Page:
The Breakthrough Trail
— Pamplin Historical Park —
Brigadier General Samuel McGowan, a 43-year-old lawyer and politician from Abbeville, South Carolina, commanded the troops responsible for maintaining these fortifications from October 1864 through March 1865. McGowan's Brigade consisted of five South Carolina regiments numbering about 1,400 men during the time they spent here.
Although these original fortifications have eroded relatively little since 1865, their appearance has changed significantly. Most of the fieldworks around Petersburg contained large amounts of wood for strength and durability. The soldiers erected a row of vertical logs called a "revetment" and then began digging a ditch or moat about twelve feet in front of it. They placed the dirt from the excavation against the revetment to form an embankment, or "parapet." A firing step, or "banquette," behind the revetment allowed riflemen to step up behind the fortification and place barrels of their rifles over the "superior slope," or top of the parapet. McGowan's men worked on these fortifications continually, finding new ways to improve them, and repairing damage caused by the elements. Every brigade along General Lee's line had similar responsibility for the works protecting their individual fronts. Therefore, the Confederate line did not have a strictly uniform appearance along its length. The works reflected the construction techniques, craftsmanship, and diligence of the particular soldier defending them.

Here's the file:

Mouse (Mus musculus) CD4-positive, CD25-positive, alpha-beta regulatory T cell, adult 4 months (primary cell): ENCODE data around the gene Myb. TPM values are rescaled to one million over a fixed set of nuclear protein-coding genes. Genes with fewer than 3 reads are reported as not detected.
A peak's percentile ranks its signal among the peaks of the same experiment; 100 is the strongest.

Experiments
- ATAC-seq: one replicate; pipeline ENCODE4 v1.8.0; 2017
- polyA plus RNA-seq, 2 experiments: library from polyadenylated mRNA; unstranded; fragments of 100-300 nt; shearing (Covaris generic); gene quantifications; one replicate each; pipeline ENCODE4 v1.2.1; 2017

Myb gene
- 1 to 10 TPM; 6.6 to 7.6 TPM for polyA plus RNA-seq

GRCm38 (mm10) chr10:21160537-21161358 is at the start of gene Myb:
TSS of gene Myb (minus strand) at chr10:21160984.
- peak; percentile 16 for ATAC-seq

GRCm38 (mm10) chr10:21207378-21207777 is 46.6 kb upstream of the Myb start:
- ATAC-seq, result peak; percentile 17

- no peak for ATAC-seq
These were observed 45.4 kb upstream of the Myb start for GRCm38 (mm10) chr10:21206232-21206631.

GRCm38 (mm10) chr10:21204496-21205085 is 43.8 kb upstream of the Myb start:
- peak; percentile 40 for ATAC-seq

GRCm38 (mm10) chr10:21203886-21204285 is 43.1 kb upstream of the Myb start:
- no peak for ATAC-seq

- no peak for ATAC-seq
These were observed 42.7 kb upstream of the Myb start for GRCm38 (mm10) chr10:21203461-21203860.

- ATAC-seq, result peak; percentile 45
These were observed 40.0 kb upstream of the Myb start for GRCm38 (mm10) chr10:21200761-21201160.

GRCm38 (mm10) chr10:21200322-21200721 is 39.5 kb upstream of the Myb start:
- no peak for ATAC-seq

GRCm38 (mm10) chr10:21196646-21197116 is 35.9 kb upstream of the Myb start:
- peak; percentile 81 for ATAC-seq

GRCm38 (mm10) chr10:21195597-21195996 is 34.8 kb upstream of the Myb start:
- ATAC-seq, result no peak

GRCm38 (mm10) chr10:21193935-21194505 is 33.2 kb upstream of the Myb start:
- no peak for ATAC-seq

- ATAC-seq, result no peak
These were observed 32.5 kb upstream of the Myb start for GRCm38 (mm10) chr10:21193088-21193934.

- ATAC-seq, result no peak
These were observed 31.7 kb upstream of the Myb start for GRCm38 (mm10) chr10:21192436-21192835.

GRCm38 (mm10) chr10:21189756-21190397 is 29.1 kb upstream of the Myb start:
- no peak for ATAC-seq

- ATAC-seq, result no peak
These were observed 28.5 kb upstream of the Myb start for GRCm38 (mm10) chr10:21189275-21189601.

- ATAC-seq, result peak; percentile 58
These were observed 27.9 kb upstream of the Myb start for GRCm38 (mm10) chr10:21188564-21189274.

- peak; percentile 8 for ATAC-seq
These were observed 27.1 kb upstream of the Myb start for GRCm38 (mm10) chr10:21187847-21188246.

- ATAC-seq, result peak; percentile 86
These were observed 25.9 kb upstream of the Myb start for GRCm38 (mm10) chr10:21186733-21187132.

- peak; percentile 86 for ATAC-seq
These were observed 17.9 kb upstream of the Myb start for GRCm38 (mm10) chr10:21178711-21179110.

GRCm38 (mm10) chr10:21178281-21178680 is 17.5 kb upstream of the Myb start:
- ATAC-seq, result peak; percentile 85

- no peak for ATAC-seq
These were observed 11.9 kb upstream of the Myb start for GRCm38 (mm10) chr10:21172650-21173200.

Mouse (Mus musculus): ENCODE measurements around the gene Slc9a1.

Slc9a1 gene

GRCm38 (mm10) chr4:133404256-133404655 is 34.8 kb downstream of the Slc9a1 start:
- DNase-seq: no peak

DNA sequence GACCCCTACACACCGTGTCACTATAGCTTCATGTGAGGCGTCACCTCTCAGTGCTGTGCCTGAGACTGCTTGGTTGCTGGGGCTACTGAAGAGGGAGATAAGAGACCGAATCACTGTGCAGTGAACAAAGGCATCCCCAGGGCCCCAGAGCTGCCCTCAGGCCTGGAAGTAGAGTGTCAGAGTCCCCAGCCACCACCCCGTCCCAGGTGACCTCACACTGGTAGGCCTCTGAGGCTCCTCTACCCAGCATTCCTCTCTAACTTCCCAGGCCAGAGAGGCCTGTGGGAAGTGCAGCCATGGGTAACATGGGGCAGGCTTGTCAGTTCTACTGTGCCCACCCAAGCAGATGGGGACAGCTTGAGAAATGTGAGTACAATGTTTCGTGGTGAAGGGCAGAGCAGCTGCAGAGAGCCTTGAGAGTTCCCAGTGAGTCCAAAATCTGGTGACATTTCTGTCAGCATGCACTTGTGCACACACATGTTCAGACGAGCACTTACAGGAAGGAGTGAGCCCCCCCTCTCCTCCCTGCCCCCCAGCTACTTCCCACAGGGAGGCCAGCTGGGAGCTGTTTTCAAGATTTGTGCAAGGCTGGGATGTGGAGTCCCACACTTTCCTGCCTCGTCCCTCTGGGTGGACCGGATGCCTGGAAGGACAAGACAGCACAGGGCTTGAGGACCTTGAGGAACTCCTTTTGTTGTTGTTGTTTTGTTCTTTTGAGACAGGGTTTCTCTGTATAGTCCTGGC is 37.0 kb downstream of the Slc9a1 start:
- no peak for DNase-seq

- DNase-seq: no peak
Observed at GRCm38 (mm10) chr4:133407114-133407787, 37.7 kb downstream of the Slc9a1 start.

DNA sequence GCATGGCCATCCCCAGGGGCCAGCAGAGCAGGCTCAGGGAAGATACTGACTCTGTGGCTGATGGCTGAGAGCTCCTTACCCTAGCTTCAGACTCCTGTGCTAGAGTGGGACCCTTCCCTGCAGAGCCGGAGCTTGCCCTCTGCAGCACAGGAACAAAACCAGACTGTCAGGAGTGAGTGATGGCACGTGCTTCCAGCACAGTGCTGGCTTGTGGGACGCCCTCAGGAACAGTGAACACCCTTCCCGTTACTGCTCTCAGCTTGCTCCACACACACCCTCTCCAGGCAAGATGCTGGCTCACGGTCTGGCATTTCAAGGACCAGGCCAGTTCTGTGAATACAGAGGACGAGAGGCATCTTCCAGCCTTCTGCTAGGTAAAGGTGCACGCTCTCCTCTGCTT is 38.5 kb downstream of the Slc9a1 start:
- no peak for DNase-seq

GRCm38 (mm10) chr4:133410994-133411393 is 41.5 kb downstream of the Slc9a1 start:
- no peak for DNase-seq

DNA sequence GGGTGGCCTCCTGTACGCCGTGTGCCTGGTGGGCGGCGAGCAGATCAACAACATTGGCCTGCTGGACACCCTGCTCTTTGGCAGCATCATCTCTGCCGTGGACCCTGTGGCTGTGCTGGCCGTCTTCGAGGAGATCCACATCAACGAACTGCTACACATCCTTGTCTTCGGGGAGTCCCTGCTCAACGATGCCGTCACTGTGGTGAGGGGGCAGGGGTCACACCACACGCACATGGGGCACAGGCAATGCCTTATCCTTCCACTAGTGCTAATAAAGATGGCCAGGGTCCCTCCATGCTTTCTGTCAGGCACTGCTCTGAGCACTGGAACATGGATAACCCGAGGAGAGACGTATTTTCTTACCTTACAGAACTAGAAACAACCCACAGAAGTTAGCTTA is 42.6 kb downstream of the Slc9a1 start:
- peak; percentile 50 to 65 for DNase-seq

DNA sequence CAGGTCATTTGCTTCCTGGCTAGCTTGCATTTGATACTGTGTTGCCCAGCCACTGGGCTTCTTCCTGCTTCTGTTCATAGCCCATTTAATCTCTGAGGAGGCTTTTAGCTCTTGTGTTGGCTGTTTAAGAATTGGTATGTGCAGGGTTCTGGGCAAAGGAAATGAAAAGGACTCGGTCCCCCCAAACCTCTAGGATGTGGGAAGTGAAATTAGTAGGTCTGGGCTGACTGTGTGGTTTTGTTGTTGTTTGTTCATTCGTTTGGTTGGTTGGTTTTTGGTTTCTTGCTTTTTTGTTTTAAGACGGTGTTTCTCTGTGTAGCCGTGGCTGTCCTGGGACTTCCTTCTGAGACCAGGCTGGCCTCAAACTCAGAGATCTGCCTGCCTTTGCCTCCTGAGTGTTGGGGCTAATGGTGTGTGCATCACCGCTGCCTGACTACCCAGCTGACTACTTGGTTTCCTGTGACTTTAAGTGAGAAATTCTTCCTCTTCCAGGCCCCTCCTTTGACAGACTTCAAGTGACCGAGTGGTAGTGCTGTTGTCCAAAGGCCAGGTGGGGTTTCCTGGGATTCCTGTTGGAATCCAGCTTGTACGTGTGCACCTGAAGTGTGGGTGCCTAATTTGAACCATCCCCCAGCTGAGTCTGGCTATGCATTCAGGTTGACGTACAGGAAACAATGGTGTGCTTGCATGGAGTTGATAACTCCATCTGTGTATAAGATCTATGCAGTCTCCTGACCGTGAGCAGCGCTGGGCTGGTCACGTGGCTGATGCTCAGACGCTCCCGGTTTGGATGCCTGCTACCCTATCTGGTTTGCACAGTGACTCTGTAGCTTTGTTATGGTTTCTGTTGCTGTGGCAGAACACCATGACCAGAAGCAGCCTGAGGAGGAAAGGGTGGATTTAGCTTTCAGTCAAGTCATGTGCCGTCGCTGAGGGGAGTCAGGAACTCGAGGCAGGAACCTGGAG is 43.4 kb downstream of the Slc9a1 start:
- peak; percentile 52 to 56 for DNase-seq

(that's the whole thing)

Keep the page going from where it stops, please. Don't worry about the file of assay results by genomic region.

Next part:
"These works were constructed according to rule - with a ditch in front of six feet depth and eight feet width, whence all the earth for the embankment was thrown; with an embankment of six feet height, twelve foot base, and four foot terreption; with a strong nest revetment, and banquette tread. These works should conceal troops marching behind them, would afford perfect protection from small arms and ordinary field artillery fire, and they could scarcely be stormed, on account of the ditch and the brush abatis in front. This was hard work, for we had to walk at least two miles over ground, almost always either shoe-deep in mud or frozen to the depth of a foot, and at other times running streams or water."
- Lt. James Fitz James Caldwell, McGowan's Brigade